We spend much of our lives just waiting around. Even though I think Jason and I do a good job of staying active, busy, and filling the time, I still end up waiting a lot. Friday I flew to Coeur d'Alene for Jason's Ironman and we drove home Monday. For example, here is the waiting I did this weekend.

Waiting at the Victoria airport to catch a flight to Seattle.
It was pretty quiet there for a Friday afternoon.

Aren't the little planes that take us off the island cute?

Waiting to take off.

Waiting to disembark.

Waiting at customs (didn't think I should take a picture there,
I'm pretty sure they frown on that).

Waiting in the Seattle airport for my flight to Spokane.
I decided to wait somewhere useful.

Waiting at the gate to board the plane.

Waiting to go for a ride.

Waiting at lights during my ride.

Waiting for Jason as he checks in his gear at IMCDA.

Waiting for Jason's race to start in the morning.

Waiting for Jason to relax after racing before going to dinner.

Waiting to cross the border.

Bonus - no waiting for the ferry home, we drove right on!

Trainer Riding

There have been a lot of talk, articles, and generally hubbub about trainer riding lately. I'm pleased to report that Jason and Coach Kiki have had me on the trainer riding bandwagon before there was even a bandwagon. So here are some tips on how to make what can be an excruciatingly boring workout actually fun... and hard!

Obviously a bike, but really important - a good trainer! We have had many generations of trainers, and found that it's generally true that a fairly large chunk of change has to be spent on getting a good trainer. Back in the 80's I owned a "wind" trainer, graduated to magnetic, and now we have fluid trainers and they're awesome. Quiet, smooth, and a lot of resistance.

Some essentials - a towel because it doesn't take long before the sweat is dripping, my Garmin (even though I'm not going anywhere...) to measure time and cadence, and the tv remote for some background noise, as I can never seem to concentrate on an actual show while I'm riding.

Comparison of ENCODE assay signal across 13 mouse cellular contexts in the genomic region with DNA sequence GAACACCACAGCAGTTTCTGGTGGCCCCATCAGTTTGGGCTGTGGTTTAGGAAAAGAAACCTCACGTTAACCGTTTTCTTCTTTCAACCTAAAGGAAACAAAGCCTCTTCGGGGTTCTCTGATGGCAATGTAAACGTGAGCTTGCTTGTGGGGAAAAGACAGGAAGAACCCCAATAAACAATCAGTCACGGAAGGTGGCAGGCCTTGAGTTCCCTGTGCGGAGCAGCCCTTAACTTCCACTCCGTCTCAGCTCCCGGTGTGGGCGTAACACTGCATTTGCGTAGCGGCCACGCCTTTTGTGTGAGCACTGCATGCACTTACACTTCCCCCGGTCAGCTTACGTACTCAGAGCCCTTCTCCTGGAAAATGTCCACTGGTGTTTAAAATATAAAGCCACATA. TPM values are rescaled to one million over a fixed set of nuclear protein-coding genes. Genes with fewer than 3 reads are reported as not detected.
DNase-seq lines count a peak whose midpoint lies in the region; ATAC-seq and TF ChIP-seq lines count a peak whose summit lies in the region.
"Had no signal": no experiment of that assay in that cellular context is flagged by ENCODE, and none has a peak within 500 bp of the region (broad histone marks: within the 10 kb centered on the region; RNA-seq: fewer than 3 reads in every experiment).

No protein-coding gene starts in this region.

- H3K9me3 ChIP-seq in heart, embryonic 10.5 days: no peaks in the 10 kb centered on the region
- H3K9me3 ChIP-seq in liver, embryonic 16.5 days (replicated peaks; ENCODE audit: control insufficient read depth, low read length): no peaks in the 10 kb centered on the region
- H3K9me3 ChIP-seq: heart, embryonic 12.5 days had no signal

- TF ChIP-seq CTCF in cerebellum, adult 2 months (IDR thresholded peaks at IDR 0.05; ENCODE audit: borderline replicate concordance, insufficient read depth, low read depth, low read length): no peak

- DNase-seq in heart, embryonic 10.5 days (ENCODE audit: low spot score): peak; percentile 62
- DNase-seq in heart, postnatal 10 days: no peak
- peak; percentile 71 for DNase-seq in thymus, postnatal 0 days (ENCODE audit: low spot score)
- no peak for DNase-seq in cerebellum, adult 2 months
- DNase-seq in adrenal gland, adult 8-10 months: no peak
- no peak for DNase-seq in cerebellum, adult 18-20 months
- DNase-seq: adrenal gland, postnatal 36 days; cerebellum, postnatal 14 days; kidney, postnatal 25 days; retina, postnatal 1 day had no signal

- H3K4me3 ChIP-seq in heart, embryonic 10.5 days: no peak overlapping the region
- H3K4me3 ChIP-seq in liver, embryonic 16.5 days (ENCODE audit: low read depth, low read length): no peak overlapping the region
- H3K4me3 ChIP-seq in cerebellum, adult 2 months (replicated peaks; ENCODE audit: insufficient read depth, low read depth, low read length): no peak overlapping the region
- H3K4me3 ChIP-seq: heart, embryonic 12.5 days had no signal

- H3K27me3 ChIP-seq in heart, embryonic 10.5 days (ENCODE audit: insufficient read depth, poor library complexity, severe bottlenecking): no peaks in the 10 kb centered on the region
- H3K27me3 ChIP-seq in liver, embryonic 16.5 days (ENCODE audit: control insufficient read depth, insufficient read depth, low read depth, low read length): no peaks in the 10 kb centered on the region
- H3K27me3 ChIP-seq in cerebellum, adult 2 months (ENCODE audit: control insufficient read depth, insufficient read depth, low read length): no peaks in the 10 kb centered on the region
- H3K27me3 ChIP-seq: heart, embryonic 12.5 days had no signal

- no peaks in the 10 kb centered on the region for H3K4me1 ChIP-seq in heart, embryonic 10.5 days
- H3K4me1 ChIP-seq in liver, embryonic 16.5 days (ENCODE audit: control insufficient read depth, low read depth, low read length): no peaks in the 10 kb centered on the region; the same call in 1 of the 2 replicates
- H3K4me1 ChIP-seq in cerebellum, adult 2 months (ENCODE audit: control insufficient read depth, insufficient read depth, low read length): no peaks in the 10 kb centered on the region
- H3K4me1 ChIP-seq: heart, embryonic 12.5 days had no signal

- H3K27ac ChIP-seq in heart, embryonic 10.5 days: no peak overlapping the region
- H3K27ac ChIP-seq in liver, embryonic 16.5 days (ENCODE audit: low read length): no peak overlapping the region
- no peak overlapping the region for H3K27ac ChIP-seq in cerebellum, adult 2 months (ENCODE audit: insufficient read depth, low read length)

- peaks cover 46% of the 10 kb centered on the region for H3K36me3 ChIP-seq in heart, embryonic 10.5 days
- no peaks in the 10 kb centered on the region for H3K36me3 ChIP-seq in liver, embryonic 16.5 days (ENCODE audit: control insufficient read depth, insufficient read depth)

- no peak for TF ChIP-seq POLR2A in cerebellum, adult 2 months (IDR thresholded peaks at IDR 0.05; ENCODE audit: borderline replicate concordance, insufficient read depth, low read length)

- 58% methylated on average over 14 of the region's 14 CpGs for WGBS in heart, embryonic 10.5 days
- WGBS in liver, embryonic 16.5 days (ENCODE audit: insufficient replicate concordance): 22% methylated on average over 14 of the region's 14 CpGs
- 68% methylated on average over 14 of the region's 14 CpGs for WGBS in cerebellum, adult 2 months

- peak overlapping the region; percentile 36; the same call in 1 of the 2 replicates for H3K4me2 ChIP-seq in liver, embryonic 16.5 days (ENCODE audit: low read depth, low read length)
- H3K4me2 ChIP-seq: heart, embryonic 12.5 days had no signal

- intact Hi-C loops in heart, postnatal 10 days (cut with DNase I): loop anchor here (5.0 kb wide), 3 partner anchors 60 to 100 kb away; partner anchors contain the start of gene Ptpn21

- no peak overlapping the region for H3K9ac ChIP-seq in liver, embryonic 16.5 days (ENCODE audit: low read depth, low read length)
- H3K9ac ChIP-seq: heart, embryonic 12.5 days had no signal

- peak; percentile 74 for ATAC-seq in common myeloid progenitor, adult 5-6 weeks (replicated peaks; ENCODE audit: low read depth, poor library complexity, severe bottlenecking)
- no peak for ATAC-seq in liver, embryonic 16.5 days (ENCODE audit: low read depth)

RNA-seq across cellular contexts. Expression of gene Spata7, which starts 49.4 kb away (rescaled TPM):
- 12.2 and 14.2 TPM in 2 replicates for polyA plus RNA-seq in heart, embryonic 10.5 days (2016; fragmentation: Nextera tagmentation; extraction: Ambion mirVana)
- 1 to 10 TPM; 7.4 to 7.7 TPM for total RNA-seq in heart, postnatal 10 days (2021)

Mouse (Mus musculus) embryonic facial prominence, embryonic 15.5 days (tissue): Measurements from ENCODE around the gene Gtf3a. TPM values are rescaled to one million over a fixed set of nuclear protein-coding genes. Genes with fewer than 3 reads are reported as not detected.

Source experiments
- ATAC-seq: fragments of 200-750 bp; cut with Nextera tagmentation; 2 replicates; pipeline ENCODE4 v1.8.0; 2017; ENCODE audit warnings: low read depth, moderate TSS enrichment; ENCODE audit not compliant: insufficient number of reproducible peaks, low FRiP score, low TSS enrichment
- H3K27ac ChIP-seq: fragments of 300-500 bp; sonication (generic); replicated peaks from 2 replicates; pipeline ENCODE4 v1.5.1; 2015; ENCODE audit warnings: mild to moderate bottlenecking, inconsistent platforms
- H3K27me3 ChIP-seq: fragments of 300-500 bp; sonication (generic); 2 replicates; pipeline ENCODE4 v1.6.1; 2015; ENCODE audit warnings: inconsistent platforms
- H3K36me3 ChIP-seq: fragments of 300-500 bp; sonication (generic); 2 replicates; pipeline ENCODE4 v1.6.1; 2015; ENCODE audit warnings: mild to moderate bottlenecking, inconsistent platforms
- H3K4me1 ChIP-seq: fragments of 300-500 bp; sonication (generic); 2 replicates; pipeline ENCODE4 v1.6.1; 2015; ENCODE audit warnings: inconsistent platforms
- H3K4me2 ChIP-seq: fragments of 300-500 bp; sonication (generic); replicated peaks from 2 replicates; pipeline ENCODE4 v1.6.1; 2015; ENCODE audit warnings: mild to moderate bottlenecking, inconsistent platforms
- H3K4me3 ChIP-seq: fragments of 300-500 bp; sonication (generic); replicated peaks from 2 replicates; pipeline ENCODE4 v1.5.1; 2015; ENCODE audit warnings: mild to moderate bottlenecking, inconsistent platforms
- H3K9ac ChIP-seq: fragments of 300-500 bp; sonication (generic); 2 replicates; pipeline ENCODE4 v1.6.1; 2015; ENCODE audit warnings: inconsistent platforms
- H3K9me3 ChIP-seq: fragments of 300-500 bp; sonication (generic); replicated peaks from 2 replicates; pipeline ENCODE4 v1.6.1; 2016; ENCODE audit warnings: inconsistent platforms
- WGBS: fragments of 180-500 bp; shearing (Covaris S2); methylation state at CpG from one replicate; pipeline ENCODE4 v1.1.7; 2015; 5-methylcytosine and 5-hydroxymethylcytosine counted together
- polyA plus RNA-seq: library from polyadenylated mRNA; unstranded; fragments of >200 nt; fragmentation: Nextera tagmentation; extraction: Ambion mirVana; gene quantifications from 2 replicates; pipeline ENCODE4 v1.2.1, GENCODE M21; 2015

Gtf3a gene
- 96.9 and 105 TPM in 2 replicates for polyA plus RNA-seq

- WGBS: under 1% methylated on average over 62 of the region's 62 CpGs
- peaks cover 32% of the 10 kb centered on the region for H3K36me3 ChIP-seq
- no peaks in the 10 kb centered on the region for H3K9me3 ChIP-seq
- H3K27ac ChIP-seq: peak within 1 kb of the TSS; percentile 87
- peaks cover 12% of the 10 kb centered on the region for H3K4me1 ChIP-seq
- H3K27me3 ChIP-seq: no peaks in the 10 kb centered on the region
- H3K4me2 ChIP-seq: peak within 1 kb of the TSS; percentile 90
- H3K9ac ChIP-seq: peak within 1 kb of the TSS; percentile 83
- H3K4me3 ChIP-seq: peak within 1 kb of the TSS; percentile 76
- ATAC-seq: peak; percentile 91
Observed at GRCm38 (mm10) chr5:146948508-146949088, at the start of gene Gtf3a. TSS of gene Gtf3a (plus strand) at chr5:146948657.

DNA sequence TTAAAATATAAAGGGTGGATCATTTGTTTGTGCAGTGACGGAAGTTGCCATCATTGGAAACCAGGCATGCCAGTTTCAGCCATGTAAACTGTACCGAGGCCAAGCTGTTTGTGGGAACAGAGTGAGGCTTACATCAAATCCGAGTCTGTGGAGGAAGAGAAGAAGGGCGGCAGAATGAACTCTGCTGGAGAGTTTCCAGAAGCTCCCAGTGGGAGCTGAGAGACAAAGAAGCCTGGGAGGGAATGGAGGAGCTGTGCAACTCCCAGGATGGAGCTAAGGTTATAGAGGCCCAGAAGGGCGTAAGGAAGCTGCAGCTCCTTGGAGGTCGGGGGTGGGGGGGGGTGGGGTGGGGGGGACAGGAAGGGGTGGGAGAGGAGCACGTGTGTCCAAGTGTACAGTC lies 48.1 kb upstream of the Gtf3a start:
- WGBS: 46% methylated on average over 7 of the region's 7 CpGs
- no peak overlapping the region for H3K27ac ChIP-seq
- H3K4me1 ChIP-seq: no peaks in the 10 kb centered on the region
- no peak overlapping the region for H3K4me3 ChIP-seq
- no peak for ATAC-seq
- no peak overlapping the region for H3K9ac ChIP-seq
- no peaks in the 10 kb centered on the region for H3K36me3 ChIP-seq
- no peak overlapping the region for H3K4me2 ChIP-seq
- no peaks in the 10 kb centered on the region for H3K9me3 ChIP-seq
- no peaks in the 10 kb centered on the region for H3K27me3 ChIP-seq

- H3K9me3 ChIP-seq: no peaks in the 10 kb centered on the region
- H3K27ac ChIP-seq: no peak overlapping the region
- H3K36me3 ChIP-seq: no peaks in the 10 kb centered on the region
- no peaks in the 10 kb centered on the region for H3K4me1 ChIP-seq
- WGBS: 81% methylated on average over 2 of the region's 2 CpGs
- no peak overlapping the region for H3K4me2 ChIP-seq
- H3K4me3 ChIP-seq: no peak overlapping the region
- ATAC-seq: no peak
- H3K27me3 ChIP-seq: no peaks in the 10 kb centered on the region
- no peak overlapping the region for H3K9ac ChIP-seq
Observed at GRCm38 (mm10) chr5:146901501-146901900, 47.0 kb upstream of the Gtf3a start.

A fan (see above about the sweat), especially when riding in the summer.

A workout. It's not a good use of time to just sit and spin. Trainer workouts can be really intense, focused, and useful.

A little buddy to come check on you periodically.

A riding partner - helps with motivation, eases the boredom, and gives some general camaraderie.

A positive attitude - it can be tough to (literally) spin your wheels for an hour, two, or more in the basement.

Running Surprise

Yesterday afternoon Humu and I were running a trail on the outskirts of town. It's a trail we run a lot, and yesterday was a pretty typical day for that trail. Lots of birds, a snake, more birds... then from out of the woods came a giant. A huge elk sauntered casually across the trail, completely unconcerned with our presence.

Wildlife around these parts is a pretty common occurrence. The particular trail we were on seems to always have signs posted by people warning of a bear or cougar in the area. I've seen elk outside of town, from my bike or my car as they're grazing in a field. I was surprised to see one so close to town, and on it's own as they're usually in large groups. I wondered if I was about to run smack into the entire herd. The sub-species of elk we have on the island, Roosevelt elk, is larger than their rocky mountain cousins, and this point is brought home when you are standing in front of one by yourself.